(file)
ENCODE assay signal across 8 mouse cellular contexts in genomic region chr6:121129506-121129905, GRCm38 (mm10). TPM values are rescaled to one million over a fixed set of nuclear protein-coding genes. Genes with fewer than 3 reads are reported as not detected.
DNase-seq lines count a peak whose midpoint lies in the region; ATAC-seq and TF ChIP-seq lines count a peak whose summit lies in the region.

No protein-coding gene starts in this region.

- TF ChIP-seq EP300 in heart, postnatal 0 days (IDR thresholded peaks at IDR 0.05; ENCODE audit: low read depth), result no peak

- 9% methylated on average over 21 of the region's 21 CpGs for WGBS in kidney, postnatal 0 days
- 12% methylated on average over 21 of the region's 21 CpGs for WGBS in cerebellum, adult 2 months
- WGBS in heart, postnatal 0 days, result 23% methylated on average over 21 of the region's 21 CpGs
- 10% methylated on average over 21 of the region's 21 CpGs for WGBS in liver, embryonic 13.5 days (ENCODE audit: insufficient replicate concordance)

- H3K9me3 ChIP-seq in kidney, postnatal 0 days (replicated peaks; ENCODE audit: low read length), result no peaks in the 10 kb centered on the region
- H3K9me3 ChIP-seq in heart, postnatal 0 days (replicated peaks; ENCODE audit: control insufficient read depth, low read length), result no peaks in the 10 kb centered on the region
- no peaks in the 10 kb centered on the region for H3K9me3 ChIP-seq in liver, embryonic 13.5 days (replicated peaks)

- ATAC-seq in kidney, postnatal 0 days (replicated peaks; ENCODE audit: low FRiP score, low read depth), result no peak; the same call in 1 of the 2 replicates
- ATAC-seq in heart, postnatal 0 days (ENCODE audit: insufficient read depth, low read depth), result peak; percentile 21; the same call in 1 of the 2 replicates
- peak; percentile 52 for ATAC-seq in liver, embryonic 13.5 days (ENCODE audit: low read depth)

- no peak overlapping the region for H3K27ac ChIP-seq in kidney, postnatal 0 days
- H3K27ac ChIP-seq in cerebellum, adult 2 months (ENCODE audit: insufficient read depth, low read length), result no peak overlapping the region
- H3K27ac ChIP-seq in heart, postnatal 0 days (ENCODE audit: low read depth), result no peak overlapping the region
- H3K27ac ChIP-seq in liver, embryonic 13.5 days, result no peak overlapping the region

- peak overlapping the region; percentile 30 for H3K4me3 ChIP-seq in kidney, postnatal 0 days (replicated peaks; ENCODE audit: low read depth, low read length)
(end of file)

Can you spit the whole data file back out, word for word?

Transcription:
ENCODE assay signal across 8 mouse cellular contexts in genomic region chr6:121129506-121129905, GRCm38 (mm10). TPM values are rescaled to one million over a fixed set of nuclear protein-coding genes. Genes with fewer than 3 reads are reported as not detected.
DNase-seq lines count a peak whose midpoint lies in the region; ATAC-seq and TF ChIP-seq lines count a peak whose summit lies in the region.

No protein-coding gene starts in this region.

- TF ChIP-seq EP300 in heart, postnatal 0 days (IDR thresholded peaks at IDR 0.05; ENCODE audit: low read depth), result no peak

- 9% methylated on average over 21 of the region's 21 CpGs for WGBS in kidney, postnatal 0 days
- 12% methylated on average over 21 of the region's 21 CpGs for WGBS in cerebellum, adult 2 months
- WGBS in heart, postnatal 0 days, result 23% methylated on average over 21 of the region's 21 CpGs
- 10% methylated on average over 21 of the region's 21 CpGs for WGBS in liver, embryonic 13.5 days (ENCODE audit: insufficient replicate concordance)

- H3K9me3 ChIP-seq in kidney, postnatal 0 days (replicated peaks; ENCODE audit: low read length), result no peaks in the 10 kb centered on the region
- H3K9me3 ChIP-seq in heart, postnatal 0 days (replicated peaks; ENCODE audit: control insufficient read depth, low read length), result no peaks in the 10 kb centered on the region
- no peaks in the 10 kb centered on the region for H3K9me3 ChIP-seq in liver, embryonic 13.5 days (replicated peaks)

- ATAC-seq in kidney, postnatal 0 days (replicated peaks; ENCODE audit: low FRiP score, low read depth), result no peak; the same call in 1 of the 2 replicates
- ATAC-seq in heart, postnatal 0 days (ENCODE audit: insufficient read depth, low read depth), result peak; percentile 21; the same call in 1 of the 2 replicates
- peak; percentile 52 for ATAC-seq in liver, embryonic 13.5 days (ENCODE audit: low read depth)

- no peak overlapping the region for H3K27ac ChIP-seq in kidney, postnatal 0 days
- H3K27ac ChIP-seq in cerebellum, adult 2 months (ENCODE audit: insufficient read depth, low read length), result no peak overlapping the region
- H3K27ac ChIP-seq in heart, postnatal 0 days (ENCODE audit: low read depth), result no peak overlapping the region
- H3K27ac ChIP-seq in liver, embryonic 13.5 days, result no peak overlapping the region

- peak overlapping the region; percentile 30 for H3K4me3 ChIP-seq in kidney, postnatal 0 days (replicated peaks; ENCODE audit: low read depth, low read length)